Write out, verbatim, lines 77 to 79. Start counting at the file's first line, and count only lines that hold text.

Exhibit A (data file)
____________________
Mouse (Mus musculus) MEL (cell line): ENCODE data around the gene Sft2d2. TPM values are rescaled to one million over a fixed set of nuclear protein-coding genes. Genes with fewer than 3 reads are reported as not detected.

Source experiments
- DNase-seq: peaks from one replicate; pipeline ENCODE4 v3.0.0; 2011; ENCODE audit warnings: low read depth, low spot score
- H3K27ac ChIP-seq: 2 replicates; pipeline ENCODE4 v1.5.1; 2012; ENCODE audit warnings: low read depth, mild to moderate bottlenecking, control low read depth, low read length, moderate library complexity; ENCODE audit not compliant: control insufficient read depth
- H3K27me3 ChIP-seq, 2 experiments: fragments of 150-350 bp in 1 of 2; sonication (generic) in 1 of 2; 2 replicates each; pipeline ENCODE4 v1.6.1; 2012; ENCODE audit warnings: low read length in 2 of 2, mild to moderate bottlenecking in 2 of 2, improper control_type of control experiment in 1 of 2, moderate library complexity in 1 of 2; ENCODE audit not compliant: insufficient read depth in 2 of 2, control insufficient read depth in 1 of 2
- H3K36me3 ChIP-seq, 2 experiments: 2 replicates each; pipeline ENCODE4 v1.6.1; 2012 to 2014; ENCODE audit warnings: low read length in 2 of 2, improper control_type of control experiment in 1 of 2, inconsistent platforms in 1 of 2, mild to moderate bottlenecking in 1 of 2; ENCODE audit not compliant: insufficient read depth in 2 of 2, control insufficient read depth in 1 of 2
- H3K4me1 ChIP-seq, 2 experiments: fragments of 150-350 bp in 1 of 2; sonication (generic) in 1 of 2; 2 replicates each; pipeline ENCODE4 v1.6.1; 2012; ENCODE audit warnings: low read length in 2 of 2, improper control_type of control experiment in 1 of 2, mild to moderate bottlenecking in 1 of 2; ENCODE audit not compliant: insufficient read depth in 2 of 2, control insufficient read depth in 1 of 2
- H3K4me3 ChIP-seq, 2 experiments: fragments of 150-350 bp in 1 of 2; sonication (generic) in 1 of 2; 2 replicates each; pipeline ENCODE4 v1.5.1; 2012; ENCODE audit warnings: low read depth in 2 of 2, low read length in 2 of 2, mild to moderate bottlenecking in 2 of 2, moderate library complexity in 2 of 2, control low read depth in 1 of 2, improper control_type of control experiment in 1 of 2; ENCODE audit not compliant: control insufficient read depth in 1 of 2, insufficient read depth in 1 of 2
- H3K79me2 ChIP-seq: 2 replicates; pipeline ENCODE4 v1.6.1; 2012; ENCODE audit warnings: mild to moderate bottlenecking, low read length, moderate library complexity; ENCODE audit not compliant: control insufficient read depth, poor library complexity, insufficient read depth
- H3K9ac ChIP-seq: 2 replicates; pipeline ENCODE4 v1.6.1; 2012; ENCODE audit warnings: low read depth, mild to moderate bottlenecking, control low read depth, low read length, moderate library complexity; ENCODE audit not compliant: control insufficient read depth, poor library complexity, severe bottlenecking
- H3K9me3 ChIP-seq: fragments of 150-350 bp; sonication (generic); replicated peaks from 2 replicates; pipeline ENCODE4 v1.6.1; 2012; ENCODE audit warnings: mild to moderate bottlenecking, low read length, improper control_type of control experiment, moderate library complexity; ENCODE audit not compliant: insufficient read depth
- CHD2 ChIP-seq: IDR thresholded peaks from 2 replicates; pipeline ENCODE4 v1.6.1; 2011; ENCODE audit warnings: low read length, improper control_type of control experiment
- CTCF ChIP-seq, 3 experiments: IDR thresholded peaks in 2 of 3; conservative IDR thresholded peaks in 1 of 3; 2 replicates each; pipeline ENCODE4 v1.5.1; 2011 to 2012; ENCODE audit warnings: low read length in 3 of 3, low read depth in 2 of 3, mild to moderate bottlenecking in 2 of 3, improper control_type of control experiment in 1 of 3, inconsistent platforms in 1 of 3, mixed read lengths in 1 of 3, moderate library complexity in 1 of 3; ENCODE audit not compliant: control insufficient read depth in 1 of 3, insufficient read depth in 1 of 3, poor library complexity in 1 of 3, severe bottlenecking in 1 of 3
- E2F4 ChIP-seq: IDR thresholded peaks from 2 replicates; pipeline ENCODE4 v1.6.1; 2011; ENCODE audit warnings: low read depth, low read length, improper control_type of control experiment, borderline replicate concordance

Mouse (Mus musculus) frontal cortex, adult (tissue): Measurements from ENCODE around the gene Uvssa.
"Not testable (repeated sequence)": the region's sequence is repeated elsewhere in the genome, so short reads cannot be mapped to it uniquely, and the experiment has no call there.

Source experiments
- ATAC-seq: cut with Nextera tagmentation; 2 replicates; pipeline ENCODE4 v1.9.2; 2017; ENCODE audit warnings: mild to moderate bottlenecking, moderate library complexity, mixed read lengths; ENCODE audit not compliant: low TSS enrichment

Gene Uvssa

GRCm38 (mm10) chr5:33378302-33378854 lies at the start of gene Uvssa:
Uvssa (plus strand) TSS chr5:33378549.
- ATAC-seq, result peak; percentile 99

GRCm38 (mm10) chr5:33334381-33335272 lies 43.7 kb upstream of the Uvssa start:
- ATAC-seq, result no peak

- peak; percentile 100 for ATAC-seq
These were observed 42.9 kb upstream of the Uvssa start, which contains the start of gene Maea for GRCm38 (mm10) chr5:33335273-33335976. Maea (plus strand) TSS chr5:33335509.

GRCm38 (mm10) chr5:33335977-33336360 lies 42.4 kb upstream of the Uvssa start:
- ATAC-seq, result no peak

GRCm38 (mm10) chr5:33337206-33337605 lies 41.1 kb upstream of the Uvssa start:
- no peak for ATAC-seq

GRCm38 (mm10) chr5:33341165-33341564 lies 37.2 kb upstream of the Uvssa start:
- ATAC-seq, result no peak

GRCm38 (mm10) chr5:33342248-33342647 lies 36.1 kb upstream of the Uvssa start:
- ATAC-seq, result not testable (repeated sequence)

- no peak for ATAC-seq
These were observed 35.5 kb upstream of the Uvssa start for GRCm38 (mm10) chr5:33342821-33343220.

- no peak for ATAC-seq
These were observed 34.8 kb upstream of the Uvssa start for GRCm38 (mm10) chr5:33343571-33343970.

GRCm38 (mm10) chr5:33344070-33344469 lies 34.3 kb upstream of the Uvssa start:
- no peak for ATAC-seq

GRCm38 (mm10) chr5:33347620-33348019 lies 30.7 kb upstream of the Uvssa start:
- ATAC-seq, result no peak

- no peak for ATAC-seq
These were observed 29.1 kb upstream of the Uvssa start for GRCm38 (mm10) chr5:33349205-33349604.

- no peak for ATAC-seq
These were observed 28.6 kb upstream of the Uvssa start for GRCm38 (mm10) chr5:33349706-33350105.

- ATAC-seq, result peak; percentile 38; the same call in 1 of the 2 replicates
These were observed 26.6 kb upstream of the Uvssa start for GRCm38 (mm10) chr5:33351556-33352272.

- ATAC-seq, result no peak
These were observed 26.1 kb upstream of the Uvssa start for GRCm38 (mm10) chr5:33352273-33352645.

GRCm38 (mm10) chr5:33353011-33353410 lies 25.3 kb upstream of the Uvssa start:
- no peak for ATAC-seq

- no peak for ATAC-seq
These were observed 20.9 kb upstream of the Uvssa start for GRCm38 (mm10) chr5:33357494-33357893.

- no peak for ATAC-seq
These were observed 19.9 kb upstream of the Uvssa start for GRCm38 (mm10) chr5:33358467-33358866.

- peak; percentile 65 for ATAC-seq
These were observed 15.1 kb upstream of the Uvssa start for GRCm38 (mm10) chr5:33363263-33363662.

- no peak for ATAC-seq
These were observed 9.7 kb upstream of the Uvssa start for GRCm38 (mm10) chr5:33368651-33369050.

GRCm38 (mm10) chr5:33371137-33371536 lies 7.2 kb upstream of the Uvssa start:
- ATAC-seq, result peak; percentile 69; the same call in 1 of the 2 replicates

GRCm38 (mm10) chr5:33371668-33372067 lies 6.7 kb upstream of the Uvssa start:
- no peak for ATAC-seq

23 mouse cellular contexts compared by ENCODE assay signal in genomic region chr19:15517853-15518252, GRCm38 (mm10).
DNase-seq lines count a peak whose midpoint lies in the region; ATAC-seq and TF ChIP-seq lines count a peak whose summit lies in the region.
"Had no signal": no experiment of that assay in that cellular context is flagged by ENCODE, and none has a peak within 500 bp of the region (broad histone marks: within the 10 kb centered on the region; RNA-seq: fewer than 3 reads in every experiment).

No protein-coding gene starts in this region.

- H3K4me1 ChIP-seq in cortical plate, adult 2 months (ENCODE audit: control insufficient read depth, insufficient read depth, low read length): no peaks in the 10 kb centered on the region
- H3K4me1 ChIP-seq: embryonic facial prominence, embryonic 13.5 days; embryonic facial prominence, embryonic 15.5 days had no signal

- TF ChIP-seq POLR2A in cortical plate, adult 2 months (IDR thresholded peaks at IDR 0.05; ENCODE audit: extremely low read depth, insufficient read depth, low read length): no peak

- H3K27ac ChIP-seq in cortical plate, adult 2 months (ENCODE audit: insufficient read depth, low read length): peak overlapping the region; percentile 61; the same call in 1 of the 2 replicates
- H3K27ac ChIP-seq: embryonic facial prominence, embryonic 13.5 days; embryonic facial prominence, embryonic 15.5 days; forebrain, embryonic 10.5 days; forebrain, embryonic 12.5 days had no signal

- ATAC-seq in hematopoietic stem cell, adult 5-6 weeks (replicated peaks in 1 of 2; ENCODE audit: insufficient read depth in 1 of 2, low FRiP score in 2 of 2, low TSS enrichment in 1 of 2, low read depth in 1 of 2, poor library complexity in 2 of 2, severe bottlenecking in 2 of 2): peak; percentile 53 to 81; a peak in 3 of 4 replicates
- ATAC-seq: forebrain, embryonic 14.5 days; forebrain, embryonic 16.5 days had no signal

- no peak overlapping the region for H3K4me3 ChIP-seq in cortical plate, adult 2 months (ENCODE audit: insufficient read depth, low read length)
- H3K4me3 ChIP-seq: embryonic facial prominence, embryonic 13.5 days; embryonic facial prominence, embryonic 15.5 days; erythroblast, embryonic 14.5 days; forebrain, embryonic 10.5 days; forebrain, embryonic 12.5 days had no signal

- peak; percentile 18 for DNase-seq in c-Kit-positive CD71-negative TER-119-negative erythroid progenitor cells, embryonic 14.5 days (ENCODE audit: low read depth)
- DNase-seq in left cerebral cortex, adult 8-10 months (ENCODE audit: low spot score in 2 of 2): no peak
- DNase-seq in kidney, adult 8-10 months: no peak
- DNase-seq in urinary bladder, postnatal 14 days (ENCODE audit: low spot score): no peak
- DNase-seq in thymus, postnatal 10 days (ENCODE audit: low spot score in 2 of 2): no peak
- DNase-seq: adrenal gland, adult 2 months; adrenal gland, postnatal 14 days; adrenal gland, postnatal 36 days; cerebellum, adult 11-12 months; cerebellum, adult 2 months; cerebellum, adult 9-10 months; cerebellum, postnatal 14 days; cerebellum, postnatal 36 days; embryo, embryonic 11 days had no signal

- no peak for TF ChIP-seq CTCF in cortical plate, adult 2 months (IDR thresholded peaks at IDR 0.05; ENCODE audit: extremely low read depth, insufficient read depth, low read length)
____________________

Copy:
- H3K4me3 ChIP-seq: embryonic facial prominence, embryonic 13.5 days; embryonic facial prominence, embryonic 15.5 days; erythroblast, embryonic 14.5 days; forebrain, embryonic 10.5 days; forebrain, embryonic 12.5 days had no signal

- peak; percentile 18 for DNase-seq in c-Kit-positive CD71-negative TER-119-negative erythroid progenitor cells, embryonic 14.5 days (ENCODE audit: low read depth)
- DNase-seq in left cerebral cortex, adult 8-10 months (ENCODE audit: low spot score in 2 of 2): no peak